In 1914, The Christian Science Monitor featured a recipe for “Texas Pecan Pie,” though the version known today was reportedly dreamed up by the wife of an executive at the Karo Syrup company in 1930.

To help the bill win passage, students wrote letters and drew pictures for lawmakers, interviewed senators and testified before a Texas Senate committee earlier in the week.

“Even earlier today they’re talking about how laws are made,” Farney said. “These are 6-year-olds.”

At that point, Committee Chairman Ryan Guillen switched on his microphone.

“Would you mind sharing that flow chart with us?” he said to laughter from the audience. “Some of us need more help with that.”

Little lobbyists

Just before the hearing, the students visited all seven committee members’ offices and dropped off a pecan pie, homemade in Georgetown, “for your research purposes,” Farney said.

“They’re not only learning the legislative process, they’re also learning the lobbying process,” Guillen quipped, referring to the practice of lobbyists bringing food to Capitol staffers.

Said Vice Chairwoman Rep. Dawnna Dukes, D-Austin: “Speaking for myself, I can tell you that the pie in my office is gone. It did not walk out of the office.”

Describing their experiences in the Senate, Diego spoke about how much fun they had.

“We even got free sodas from Sen. Schwertner’s office!” he said. “That was one of my favorite parts!”

To which Guillen replied: “Obviously, Sen. Schwertner knows how to campaign.”

Diego’s father, who served as a liaison for Mikeska, said afterward that he was very proud of Diego and all the students who took part in the project.

“Definitely their lobbying skills are to be admired. The kids loved that their ideas were heard and that they worked on doing something for the State of Texas,” Rodriguez wrote in an email. “Diego was very excited about testifying and worked hard on his speech. He did a fantastic job. (That’s my fatherly bias shining through.)”

“Pecan pie recipes are varied and numerous, with differences regarding the sugar-to-syrup ratio and the size and consistency of the nuts, and are a matter of debate, strong opinion, and deeply held family tradition.”—HCR 53 and SCR 12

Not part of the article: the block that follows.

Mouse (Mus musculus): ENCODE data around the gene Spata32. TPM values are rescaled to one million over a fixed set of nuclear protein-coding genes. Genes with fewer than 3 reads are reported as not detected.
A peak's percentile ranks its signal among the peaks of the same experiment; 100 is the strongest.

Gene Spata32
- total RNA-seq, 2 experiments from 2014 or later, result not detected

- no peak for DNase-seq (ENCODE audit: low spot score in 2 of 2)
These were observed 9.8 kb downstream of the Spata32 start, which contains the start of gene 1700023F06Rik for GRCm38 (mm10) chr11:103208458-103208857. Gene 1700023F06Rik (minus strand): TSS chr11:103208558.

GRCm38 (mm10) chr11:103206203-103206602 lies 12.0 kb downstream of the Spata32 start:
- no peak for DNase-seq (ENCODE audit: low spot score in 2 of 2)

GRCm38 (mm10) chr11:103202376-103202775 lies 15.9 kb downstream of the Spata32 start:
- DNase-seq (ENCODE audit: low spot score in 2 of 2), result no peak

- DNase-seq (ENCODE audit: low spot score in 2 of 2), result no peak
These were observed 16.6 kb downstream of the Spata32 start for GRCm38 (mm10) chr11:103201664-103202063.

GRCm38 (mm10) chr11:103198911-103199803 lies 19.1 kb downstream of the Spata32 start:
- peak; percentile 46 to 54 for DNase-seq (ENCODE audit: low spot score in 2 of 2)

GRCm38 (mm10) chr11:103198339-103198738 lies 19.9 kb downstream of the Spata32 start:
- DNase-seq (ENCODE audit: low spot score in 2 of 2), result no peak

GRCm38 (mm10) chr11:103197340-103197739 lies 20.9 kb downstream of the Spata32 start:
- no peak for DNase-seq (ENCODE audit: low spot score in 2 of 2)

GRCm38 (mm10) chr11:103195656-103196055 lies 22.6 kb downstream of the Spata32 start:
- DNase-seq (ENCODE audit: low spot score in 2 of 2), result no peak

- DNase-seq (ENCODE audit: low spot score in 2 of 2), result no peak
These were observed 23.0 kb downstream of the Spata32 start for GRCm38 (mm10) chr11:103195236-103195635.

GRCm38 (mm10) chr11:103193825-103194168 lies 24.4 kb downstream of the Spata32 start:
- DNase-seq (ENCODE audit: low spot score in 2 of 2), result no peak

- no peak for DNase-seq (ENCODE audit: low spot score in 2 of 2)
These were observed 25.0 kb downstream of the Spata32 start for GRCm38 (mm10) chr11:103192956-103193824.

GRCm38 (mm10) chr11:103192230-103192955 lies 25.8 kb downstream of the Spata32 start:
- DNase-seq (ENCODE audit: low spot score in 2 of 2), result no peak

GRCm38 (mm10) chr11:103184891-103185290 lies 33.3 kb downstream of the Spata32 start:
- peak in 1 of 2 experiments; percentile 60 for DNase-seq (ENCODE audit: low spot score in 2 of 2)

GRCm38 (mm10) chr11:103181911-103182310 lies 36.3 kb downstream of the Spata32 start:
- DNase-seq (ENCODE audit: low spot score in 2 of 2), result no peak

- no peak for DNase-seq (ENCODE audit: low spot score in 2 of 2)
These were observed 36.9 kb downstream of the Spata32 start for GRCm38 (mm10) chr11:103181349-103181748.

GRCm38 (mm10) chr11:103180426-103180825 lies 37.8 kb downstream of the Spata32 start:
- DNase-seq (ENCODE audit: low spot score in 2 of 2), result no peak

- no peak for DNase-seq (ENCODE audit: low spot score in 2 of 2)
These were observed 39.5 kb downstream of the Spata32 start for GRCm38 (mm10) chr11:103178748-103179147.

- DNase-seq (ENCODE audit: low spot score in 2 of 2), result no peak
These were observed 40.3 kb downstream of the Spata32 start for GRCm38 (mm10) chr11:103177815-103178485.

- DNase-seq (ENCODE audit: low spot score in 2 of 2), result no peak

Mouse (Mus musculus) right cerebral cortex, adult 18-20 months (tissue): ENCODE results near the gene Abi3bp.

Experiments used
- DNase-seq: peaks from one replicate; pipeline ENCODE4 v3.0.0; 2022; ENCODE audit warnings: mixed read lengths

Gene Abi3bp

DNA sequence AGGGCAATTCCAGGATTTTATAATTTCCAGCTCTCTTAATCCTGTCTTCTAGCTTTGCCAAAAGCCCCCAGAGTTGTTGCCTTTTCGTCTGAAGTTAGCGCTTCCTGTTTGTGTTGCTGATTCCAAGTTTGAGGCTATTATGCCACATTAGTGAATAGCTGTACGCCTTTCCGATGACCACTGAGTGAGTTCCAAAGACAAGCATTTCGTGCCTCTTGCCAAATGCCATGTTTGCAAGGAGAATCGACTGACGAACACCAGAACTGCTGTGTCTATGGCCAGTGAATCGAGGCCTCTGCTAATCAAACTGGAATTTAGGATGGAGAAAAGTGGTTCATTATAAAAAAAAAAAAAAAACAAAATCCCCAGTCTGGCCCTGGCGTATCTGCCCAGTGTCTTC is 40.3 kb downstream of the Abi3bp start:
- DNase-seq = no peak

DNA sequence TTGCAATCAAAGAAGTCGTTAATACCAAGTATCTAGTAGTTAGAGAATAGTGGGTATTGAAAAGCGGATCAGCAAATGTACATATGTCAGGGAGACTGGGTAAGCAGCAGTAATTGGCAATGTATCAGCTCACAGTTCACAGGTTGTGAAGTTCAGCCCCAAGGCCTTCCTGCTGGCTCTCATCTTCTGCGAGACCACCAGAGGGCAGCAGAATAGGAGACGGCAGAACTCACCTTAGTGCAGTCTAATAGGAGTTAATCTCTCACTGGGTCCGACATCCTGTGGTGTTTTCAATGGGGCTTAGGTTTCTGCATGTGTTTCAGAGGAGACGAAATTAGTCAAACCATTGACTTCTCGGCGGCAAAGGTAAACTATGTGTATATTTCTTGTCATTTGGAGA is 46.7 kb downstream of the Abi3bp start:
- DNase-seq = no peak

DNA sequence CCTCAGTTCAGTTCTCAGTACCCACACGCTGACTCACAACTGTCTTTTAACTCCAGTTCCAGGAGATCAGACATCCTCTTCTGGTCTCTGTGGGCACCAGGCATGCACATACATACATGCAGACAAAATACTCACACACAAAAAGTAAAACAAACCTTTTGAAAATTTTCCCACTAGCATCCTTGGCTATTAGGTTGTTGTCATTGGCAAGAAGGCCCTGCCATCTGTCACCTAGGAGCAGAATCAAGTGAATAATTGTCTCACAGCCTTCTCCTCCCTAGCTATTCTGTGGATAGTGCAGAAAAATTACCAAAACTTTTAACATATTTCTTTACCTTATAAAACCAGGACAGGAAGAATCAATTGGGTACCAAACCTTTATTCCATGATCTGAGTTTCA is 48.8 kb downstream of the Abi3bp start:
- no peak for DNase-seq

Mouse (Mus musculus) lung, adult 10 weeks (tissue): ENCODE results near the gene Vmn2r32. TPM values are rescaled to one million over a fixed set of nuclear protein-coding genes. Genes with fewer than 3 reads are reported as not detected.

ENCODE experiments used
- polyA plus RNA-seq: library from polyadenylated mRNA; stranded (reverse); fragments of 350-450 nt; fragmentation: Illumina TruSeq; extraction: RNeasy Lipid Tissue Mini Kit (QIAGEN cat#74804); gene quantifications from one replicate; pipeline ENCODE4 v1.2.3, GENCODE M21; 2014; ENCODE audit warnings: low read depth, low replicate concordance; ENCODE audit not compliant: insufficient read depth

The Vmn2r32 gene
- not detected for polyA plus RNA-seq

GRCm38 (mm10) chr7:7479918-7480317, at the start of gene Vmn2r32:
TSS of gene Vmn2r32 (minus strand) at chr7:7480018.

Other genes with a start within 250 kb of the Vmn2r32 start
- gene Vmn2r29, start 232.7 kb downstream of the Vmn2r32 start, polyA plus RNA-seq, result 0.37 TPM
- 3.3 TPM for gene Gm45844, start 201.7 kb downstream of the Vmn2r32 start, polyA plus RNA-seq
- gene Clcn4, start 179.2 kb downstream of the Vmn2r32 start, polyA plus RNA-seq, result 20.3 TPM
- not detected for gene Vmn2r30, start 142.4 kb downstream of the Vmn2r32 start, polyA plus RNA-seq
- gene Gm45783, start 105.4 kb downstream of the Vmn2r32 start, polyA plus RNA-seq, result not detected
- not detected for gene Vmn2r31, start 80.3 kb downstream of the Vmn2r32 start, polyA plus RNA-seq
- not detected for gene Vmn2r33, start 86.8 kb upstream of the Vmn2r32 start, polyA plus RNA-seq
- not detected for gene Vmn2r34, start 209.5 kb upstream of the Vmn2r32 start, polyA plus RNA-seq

During her testimony, Elizabeth McCallum rattled off the ingredients for the pecan pie she learned how to make with her grandmother Judy, a favorite dessert of her grandfather Lloyd that takes just an hour to make, and told the committee how her family enjoys it every year on Thanksgiving.

The pecan pie would make a “terrific” state symbol, she said.

“It is yummy and easy to make,” she said.

The children also told lawmakers what they had learned during the project, including what a hard job it is to be a politician and how slow the legislative process is.

“There are lots of steps in making it happen,” Diego said. “I think lawmakers are important and work hard for the people of Texas. Lawmakers have hard jobs and make tough decisions. Thank you for the difficult job you do.”

Then he added, reading from the letter he had written: “Your friend, Diego.”

Elizabeth added that it is “very exciting testifying like grownups usually do.”

After the testimony, Guillen read off more than a dozen names of students and their parents, as well as Mikeska, who had registered in favor but did not wish to testify.

But committee member Jimmie Don Aycock, a Killeen Republican and chairman of the House Public Education Committee, had other ideas.

“Can we call the teacher?” he said.

As Mikeska stood, Aycock thanked her for guiding the students through the project.

“I want you to know that in a time when many people say that education is broken,” he told her, “you are a good example that it is not.”

And then the lawmakers all did something that is rare for them during the typically staid committee hearing process:

They gave her, and her students, a round of applause.